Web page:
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Guidelines to move from Ansible to Docker


(Yannisc) #1

Hi!

I’m very new to Docker, but from what I read and understand is really promising.

I currently use Ansible in order to setup new dedicated machines with Nginx, MariaDB, PHP etc. in order to host Drupal websites.

I wonder what is the best practice on the following questions:

  1. What should I use as a base image? Centos 6 (the one I know and currently use) or Nginx or something else?
  2. Should I use one Dockerfile or more?
  3. What is the best way to deploy/setup on Hetzner’s machines? What should the base installation on these machines be? Is there an automatic way to set them up?

How could I get answers on the above? Could you point me to a relevant tutorial or something? Maybe a consultant?

Thanks in advance for any help


(Trevorsullivan) #2

Hello @yannisc, I’m not a Docker expert, and I’ve never touched Ansible, but perhaps I can offer you some insight. :slight_smile: Let me answer your questions according to their numbers.

  1. I don’t know for sure, but from my observations thus far, the Docker images in the Docker Hub are rather large and not “lightweight.” In fact, I don’t even know if you’re required to use a Linux OS as the base image. I’m pretty sure there is a “scratch” image (or similar) that you can build off of, which is entirely empty itself. I recently posted a thread asking for guidance on Docker-izing applications, in general, and no one responded. Have you looked into CoreOS or RancherOS?

  2. Each Dockerfile builds one image, and as best I can tell, your application should be divided into multiple Docker images. When instantiated, the images become “containers.” Docker Compose is the utility that “orchestrates” multiple containers together, to offer up a complete application or service.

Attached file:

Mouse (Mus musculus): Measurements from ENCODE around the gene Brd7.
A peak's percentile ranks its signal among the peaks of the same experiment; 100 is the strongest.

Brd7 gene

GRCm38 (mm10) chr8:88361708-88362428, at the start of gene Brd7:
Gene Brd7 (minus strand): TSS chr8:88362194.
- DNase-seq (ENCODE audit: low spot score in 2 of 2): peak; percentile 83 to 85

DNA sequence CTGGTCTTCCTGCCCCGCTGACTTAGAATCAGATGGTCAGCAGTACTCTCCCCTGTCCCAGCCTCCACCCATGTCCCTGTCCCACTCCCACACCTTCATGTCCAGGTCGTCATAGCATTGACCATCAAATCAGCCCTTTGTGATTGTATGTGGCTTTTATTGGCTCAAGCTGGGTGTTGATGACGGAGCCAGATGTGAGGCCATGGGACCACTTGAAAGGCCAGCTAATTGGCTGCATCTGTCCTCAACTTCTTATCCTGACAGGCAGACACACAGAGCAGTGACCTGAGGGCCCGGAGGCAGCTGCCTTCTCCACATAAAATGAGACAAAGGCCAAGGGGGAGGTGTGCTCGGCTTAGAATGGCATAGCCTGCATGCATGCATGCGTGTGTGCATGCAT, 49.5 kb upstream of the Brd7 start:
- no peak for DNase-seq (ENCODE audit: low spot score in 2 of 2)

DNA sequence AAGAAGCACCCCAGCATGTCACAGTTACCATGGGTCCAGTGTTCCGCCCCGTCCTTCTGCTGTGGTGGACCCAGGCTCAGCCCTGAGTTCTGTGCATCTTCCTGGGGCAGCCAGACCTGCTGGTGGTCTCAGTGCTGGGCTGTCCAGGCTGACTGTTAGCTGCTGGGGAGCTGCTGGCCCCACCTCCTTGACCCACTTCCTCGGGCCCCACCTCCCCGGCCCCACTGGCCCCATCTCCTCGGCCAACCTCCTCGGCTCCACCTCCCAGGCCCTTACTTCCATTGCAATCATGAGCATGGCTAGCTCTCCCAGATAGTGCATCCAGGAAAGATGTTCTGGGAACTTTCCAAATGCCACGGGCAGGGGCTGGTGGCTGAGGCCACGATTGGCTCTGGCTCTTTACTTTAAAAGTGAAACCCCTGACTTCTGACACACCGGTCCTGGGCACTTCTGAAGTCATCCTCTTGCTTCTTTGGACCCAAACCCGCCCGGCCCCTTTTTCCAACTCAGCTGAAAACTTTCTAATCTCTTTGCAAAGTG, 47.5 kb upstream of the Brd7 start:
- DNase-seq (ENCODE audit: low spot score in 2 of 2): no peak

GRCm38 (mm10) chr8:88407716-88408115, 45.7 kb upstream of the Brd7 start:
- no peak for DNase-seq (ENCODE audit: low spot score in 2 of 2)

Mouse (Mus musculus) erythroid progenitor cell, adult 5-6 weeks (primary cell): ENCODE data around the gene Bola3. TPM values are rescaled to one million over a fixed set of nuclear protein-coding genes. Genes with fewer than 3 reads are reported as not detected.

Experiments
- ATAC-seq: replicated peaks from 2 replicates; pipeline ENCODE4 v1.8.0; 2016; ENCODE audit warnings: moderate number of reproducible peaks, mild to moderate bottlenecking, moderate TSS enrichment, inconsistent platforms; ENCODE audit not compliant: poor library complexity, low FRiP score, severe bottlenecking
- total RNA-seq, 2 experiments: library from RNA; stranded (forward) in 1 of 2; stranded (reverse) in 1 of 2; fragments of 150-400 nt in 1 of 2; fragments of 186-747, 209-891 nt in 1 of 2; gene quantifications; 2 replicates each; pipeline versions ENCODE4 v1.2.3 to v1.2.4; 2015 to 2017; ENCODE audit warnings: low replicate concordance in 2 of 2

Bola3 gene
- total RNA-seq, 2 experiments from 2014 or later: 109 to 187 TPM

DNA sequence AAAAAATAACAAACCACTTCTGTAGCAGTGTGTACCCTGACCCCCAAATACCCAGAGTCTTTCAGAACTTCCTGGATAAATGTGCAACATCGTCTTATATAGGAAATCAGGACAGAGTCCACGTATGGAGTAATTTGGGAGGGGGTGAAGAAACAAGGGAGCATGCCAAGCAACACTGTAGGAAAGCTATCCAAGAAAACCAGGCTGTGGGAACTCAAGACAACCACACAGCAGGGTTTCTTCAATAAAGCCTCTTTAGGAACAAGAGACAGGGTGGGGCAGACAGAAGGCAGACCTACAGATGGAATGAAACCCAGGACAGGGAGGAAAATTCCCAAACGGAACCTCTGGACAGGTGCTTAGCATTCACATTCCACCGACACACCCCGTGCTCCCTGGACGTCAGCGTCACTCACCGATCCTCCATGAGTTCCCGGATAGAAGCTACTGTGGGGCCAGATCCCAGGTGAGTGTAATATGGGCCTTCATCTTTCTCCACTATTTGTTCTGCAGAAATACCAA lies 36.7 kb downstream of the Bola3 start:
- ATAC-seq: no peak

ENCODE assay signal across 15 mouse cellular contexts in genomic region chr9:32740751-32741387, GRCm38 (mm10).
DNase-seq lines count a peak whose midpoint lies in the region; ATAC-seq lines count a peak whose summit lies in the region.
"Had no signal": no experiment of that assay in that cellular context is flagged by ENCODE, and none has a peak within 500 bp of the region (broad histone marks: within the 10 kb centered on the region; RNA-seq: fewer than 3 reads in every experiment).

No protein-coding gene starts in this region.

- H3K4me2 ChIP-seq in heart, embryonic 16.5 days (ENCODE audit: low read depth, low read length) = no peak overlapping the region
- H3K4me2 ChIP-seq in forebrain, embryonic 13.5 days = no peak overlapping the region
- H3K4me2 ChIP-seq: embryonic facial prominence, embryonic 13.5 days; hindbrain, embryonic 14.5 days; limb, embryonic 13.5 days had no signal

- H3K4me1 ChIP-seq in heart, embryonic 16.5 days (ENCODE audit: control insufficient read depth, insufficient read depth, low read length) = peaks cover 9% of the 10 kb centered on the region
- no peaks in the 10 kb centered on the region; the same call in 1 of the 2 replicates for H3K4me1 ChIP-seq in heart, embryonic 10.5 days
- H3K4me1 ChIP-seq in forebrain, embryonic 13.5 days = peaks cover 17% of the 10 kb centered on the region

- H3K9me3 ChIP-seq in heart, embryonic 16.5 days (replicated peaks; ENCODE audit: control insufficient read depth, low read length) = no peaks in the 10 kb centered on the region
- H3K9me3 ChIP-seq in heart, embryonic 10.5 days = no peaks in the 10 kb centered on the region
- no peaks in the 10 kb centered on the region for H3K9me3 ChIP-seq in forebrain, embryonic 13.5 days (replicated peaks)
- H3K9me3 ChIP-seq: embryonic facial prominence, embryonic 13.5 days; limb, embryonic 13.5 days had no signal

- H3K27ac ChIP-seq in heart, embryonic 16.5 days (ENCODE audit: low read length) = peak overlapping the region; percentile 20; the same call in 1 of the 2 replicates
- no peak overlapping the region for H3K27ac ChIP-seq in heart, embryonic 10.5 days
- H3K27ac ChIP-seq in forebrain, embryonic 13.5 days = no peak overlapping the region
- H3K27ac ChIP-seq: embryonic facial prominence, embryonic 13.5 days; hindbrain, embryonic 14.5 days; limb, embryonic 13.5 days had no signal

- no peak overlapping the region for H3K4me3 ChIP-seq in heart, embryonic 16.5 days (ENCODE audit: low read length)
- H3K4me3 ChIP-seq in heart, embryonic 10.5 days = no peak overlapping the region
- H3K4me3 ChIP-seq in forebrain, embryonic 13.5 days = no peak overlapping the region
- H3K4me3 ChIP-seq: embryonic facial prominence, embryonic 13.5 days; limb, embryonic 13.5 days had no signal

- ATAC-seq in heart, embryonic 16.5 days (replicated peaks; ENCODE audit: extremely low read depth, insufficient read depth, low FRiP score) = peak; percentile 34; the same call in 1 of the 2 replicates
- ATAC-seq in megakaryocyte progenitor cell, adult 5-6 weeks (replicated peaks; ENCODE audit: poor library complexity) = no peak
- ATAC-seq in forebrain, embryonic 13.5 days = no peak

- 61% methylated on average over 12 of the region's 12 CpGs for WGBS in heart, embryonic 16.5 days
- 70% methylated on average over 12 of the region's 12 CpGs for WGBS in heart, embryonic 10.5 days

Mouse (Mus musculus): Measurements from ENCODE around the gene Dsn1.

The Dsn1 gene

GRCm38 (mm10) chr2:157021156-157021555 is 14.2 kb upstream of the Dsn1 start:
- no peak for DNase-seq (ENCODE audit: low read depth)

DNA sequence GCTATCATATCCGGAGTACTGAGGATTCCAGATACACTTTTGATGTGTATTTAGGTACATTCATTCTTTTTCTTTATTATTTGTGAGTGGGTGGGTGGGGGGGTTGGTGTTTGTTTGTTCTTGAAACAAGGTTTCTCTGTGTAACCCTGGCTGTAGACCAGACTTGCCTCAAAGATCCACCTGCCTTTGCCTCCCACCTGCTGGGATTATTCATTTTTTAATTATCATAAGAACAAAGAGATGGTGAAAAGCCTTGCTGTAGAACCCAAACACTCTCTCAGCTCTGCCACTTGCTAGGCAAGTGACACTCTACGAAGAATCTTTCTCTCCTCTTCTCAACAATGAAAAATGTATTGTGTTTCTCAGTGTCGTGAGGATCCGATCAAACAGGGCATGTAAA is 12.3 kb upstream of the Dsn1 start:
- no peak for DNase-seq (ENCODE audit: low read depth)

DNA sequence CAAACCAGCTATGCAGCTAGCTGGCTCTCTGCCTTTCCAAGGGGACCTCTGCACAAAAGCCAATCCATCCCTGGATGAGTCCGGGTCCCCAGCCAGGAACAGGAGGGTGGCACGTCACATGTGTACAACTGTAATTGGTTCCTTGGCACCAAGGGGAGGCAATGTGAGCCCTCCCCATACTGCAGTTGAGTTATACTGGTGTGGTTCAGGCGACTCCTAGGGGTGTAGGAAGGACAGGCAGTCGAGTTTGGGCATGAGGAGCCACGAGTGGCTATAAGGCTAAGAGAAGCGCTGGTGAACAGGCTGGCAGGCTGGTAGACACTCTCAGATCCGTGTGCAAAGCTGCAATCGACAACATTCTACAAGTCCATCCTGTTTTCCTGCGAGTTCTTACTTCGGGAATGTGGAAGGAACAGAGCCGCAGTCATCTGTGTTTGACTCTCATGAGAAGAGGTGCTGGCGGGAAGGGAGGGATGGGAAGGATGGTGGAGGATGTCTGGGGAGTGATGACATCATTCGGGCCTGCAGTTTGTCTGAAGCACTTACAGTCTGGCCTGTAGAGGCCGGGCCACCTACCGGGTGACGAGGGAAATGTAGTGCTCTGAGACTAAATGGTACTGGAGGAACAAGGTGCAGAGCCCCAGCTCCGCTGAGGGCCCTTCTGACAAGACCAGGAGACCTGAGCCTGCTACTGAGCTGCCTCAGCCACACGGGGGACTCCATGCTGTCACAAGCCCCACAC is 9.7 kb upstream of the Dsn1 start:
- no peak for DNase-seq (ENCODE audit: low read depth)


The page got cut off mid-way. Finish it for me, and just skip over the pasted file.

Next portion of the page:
3. I’m not sure about this service provider, but the process should be fundamentally similar for any VPS or cloud provider. You instantiate the host operating system, deploy the Docker daemon, and connect to it. I doubt there’s a Docker Machine “driver” for that provider (I could be wrong), but you should be able to use docker-machine ssh to connect to any Docker daemon.

Cheers,
Trevor Sullivan
Microsoft MVP: PowerShell


https://twitter.com/pcgeek86


(Nathan Le Claire) #3

Personally, I favor the “Operating System”-level base images (such as debian, centos) since you can bake exactly what you need in and the Dockerfile covers every single thing needed to run your application. This keeps the deps explicit instead of implicit and also ensures that you don’t get unneeded extra stuff that something like php:latest might have. The “full stack” library images are great for getting started and playing around though.

Approximately one Dockerfile (and ensuing container) per service/UNIX process. In your case you will most likely bake the PHP source code into a container with Apache and mod_php (or equivalent). This will be the actual webserver container which runs PHP code, and then you will create another container for mariadb which is on the same docker network as the PHP container. You can connect to the DB container from the Apache container using DNS (container name).

Depends on how large your setup is, installing Docker is fairly easy (running the script at get.docker.com will install it for your OS, or you can use that script as a guide to install from packages). Indeed, you may not need to throw out Ansible altogether, but rather continue using it in a reduced role as a tool to bootstrap and secure instances that run Docker.